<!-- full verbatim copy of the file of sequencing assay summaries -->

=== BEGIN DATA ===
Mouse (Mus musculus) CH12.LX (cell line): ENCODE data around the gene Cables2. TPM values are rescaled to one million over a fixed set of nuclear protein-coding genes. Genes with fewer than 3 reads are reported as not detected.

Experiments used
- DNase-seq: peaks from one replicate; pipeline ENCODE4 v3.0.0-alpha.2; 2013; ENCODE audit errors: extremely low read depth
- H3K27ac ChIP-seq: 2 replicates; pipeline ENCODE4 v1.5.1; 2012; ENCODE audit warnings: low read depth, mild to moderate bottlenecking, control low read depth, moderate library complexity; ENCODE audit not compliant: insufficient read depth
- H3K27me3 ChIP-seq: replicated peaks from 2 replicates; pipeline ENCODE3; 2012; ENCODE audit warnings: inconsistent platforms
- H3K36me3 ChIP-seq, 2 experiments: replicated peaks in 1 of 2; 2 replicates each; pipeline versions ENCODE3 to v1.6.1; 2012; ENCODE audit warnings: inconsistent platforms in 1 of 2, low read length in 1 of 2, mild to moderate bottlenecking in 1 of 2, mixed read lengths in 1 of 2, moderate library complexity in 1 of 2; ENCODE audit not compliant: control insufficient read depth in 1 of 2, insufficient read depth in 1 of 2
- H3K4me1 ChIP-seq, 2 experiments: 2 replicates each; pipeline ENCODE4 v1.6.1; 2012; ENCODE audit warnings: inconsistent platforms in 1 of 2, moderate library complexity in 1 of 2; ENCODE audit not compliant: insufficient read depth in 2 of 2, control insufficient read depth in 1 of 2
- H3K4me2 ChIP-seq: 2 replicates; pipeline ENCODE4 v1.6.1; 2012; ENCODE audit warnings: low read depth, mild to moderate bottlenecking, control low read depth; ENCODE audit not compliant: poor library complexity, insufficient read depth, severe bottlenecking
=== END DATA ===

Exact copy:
Mouse (Mus musculus) CH12.LX (cell line): ENCODE data around the gene Cables2. TPM values are rescaled to one million over a fixed set of nuclear protein-coding genes. Genes with fewer than 3 reads are reported as not detected.

Experiments used
- DNase-seq: peaks from one replicate; pipeline ENCODE4 v3.0.0-alpha.2; 2013; ENCODE audit errors: extremely low read depth
- H3K27ac ChIP-seq: 2 replicates; pipeline ENCODE4 v1.5.1; 2012; ENCODE audit warnings: low read depth, mild to moderate bottlenecking, control low read depth, moderate library complexity; ENCODE audit not compliant: insufficient read depth
- H3K27me3 ChIP-seq: replicated peaks from 2 replicates; pipeline ENCODE3; 2012; ENCODE audit warnings: inconsistent platforms
- H3K36me3 ChIP-seq, 2 experiments: replicated peaks in 1 of 2; 2 replicates each; pipeline versions ENCODE3 to v1.6.1; 2012; ENCODE audit warnings: inconsistent platforms in 1 of 2, low read length in 1 of 2, mild to moderate bottlenecking in 1 of 2, mixed read lengths in 1 of 2, moderate library complexity in 1 of 2; ENCODE audit not compliant: control insufficient read depth in 1 of 2, insufficient read depth in 1 of 2
- H3K4me1 ChIP-seq, 2 experiments: 2 replicates each; pipeline ENCODE4 v1.6.1; 2012; ENCODE audit warnings: inconsistent platforms in 1 of 2, moderate library complexity in 1 of 2; ENCODE audit not compliant: insufficient read depth in 2 of 2, control insufficient read depth in 1 of 2
- H3K4me2 ChIP-seq: 2 replicates; pipeline ENCODE4 v1.6.1; 2012; ENCODE audit warnings: low read depth, mild to moderate bottlenecking, control low read depth; ENCODE audit not compliant: poor library complexity, insufficient read depth, severe bottlenecking